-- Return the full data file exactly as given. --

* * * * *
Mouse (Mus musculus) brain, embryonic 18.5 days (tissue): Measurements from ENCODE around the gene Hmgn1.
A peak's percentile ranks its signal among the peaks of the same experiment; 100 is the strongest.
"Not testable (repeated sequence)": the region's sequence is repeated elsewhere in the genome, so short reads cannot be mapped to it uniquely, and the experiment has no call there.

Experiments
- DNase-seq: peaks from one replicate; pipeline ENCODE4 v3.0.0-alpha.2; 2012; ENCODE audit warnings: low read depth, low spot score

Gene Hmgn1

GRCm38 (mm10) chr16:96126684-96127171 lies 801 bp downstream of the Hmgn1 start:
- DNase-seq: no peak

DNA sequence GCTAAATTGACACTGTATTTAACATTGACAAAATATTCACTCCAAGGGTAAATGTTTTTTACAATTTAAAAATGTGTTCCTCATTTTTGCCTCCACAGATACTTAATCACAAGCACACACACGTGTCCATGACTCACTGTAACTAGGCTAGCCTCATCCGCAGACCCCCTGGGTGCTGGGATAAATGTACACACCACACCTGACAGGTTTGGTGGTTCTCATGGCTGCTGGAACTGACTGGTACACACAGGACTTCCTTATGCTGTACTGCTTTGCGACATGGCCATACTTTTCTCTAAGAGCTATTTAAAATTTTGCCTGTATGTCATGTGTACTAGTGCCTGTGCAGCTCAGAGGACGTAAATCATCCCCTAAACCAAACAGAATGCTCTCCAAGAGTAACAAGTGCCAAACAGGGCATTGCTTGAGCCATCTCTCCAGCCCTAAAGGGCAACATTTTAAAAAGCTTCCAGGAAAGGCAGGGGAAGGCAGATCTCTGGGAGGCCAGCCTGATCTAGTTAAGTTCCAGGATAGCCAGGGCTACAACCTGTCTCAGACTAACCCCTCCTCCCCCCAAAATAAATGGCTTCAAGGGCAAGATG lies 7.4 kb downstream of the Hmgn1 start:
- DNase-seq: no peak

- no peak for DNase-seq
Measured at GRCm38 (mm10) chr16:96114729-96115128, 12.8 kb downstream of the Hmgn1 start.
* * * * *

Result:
Mouse (Mus musculus) brain, embryonic 18.5 days (tissue): Measurements from ENCODE around the gene Hmgn1.
A peak's percentile ranks its signal among the peaks of the same experiment; 100 is the strongest.
"Not testable (repeated sequence)": the region's sequence is repeated elsewhere in the genome, so short reads cannot be mapped to it uniquely, and the experiment has no call there.

Experiments
- DNase-seq: peaks from one replicate; pipeline ENCODE4 v3.0.0-alpha.2; 2012; ENCODE audit warnings: low read depth, low spot score

Gene Hmgn1

GRCm38 (mm10) chr16:96126684-96127171 lies 801 bp downstream of the Hmgn1 start:
- DNase-seq: no peak

DNA sequence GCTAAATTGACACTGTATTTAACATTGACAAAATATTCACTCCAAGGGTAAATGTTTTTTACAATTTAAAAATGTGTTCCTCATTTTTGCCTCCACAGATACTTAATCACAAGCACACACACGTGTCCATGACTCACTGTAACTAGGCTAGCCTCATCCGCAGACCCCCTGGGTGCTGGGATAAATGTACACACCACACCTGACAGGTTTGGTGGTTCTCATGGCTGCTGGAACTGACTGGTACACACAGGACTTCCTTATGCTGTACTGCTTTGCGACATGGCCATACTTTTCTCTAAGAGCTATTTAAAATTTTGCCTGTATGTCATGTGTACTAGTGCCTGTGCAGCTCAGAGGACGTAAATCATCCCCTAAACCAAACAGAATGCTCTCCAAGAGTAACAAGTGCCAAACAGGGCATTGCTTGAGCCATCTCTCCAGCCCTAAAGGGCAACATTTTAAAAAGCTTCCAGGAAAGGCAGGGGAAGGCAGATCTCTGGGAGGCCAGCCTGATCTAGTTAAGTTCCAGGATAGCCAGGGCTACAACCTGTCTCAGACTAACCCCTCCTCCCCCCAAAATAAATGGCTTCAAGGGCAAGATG lies 7.4 kb downstream of the Hmgn1 start:
- DNase-seq: no peak

- no peak for DNase-seq
Measured at GRCm38 (mm10) chr16:96114729-96115128, 12.8 kb downstream of the Hmgn1 start.